AFP
2 minute read
30 May 2017
12:55 pm

Vietnam kidney patients recall horror after dialysis deaths

AFP

Eleven people are being treated after the incident, including one in critical condition.

A doctor walks past a sealed off dialysis laboratory at Hoa Binh Province General Hospital in the northern city of Hoa Binh on May 30, 2017. Vietnamese health officials were scrambling for answers on May 30 after seven people died while receiving dialysis, as survivors recounted horror stories from the country's worst medical disaster in recent years. / AFP PHOTO / HOANG DINH NAM

Vietnamese health officials were scrambling for answers Tuesday after seven people died while receiving dialysis, as survivors recounted horror stories from the country’s worst medical disaster in recent years.

Eleven people are being treated after the incident, including one in critical condition.

“I would like to apologise to families and the whole community, we are very surprised at this rare incident,” said Truong Quy Duong, director of Hoa Binh Province General Hospital where the incident took place Monday, according to a clip on state media.

All medical equipment and drugs in the kidney care department have been sealed off at the state-run hospital and both police and Health Ministry officials said Tuesday a criminal investigation had been launched. School teacher Nguyen Thi Bich Nguyen went in for the routine procedure before things went awry.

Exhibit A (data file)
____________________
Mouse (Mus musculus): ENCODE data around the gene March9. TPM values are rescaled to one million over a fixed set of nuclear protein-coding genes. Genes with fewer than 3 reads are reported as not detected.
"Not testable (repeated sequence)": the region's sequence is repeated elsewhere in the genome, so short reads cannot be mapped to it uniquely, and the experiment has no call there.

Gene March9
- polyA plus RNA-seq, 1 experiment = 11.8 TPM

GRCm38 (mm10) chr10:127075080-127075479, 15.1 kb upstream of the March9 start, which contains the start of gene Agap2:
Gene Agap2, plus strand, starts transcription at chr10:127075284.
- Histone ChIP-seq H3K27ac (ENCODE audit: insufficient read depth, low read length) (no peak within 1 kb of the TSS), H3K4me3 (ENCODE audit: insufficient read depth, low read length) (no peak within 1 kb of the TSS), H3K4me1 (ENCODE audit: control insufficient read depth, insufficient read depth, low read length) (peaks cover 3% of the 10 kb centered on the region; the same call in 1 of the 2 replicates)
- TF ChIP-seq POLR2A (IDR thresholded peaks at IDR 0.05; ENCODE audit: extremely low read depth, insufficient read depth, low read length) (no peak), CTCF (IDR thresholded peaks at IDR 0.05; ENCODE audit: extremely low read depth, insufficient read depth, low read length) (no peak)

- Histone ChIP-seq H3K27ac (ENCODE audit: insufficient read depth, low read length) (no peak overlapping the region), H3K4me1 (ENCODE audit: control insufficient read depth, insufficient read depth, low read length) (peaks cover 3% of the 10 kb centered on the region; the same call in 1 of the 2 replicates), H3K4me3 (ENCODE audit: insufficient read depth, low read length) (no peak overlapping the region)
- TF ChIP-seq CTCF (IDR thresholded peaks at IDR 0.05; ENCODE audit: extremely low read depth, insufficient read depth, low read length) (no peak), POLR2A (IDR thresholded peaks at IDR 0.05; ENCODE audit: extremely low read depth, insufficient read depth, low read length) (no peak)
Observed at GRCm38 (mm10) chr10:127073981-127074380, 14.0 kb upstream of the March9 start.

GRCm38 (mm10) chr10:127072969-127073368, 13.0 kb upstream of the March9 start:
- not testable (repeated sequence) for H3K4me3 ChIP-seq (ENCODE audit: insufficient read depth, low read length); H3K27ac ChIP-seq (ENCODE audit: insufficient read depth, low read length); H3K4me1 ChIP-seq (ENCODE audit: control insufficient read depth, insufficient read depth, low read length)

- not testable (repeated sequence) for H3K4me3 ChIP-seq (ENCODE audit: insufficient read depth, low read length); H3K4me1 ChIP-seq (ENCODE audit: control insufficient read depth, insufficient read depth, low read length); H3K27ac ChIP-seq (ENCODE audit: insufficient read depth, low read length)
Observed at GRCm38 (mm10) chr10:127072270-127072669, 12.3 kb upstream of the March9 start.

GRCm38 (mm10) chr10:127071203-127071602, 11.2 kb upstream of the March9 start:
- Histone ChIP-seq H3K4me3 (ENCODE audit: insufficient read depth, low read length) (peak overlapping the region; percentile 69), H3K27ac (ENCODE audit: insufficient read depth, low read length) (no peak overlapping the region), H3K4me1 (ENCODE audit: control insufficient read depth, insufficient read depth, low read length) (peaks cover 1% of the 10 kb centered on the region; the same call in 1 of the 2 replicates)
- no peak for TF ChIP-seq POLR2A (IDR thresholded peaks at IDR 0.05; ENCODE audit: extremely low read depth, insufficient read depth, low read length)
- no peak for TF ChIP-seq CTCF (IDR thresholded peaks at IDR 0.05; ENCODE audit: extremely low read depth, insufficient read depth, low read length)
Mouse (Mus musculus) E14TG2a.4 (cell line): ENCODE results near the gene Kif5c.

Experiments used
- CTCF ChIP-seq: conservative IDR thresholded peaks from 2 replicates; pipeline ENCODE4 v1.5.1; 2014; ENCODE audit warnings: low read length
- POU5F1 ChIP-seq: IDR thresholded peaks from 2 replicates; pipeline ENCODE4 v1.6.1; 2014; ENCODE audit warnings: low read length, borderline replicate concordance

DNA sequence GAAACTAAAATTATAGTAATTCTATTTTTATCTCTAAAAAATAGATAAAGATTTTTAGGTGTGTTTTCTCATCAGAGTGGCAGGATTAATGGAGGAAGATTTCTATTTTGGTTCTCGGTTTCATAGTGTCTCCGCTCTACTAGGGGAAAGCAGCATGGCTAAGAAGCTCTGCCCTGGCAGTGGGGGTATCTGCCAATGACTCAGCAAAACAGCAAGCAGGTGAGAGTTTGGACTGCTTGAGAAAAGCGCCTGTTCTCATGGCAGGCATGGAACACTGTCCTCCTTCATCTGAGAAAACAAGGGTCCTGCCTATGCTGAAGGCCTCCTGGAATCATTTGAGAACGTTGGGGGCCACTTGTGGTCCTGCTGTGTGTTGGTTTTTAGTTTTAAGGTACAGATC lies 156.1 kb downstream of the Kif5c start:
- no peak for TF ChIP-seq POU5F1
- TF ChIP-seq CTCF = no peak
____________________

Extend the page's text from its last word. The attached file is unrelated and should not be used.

“She became itchy all over her body, she had a stomachache and vomited,” her husband Le Tien Dung told AFP while waiting anxiously at the hospital, where police guarded the intensive care unit.

Nguyen, 47, remains in critical condition, after another patient in critical care died overnight.

“My biggest hope is that my wife will overcome this,” Dung said.

Officials said 10 survivors have been transferred to a hospital in Hanoi, and Hoa Binh Province General Hospital said it would no longer receive kidney patients while the investigation is under way.

The hospital, about 80 kilometres (50 miles) west of Hanoi, was packed with ailing patients waiting to be moved on Tuesday, shaken by the news.

“The remaining patients were really lucky… all of them were in shock,” said Quang, whose cousin had come for dialysis before the treatments were called off Monday.

A doctor who cared for the patients overnight recalled a “nightmare” as he struggled to keep the victims alive.

“It’s a huge loss. I feel pain as if I had lost members of my own family,” said doctor Hoang Cong Tinh.

Relatives of the seven victims have been paid 660, officials said earlier.

Hospitals in Vietnam are both privately-owned and state-run, though government facilities tend to have lower quality of care, especially in rural areas. Medical complications in hospitals are frequently reported in Vietnam, often involving one or two victims.

In December, a seven-year-old girl died in southern Ca Mau province after being injected with antibiotics to treat a respiratory ailment. That same month, two patients were killed after receiving anaesthesia in a private hospital in Hanoi.

About six million people suffer from kidney disease in the country of 93 million, according to figures on the Health Ministry’s official online mouthpiece.